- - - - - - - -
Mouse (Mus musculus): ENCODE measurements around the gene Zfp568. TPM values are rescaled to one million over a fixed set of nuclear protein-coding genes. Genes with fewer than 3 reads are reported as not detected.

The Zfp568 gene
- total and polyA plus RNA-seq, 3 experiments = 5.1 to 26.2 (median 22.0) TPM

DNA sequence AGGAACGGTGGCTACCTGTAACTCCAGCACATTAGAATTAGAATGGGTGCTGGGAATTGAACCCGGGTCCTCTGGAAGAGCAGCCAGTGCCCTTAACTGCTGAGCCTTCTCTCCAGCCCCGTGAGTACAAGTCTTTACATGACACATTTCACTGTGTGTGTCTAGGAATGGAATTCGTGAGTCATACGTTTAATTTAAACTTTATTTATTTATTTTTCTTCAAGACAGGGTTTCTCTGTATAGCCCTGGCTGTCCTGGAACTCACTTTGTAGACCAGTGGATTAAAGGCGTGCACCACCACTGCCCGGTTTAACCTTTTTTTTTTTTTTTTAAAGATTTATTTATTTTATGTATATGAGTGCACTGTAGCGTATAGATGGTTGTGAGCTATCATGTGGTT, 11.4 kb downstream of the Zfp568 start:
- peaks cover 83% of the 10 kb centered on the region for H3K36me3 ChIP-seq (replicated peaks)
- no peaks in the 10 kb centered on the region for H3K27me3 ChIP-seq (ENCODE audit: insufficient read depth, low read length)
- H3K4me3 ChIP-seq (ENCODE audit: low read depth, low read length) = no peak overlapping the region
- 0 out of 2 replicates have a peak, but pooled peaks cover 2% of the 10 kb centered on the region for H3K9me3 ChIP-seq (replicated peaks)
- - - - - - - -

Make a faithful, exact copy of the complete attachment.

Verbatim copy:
Mouse (Mus musculus): ENCODE measurements around the gene Zfp568. TPM values are rescaled to one million over a fixed set of nuclear protein-coding genes. Genes with fewer than 3 reads are reported as not detected.

The Zfp568 gene
- total and polyA plus RNA-seq, 3 experiments = 5.1 to 26.2 (median 22.0) TPM

DNA sequence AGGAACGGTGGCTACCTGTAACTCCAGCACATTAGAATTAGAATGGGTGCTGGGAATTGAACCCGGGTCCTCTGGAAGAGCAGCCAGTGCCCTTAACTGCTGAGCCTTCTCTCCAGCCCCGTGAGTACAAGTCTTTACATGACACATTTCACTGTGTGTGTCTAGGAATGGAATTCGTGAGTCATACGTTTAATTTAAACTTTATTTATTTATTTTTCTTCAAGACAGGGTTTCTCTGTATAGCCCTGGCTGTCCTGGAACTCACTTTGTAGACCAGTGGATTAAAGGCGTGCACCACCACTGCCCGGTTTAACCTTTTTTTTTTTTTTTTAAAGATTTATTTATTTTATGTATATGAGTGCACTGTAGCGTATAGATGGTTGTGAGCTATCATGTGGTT, 11.4 kb downstream of the Zfp568 start:
- peaks cover 83% of the 10 kb centered on the region for H3K36me3 ChIP-seq (replicated peaks)
- no peaks in the 10 kb centered on the region for H3K27me3 ChIP-seq (ENCODE audit: insufficient read depth, low read length)
- H3K4me3 ChIP-seq (ENCODE audit: low read depth, low read length) = no peak overlapping the region
- 0 out of 2 replicates have a peak, but pooled peaks cover 2% of the 10 kb centered on the region for H3K9me3 ChIP-seq (replicated peaks)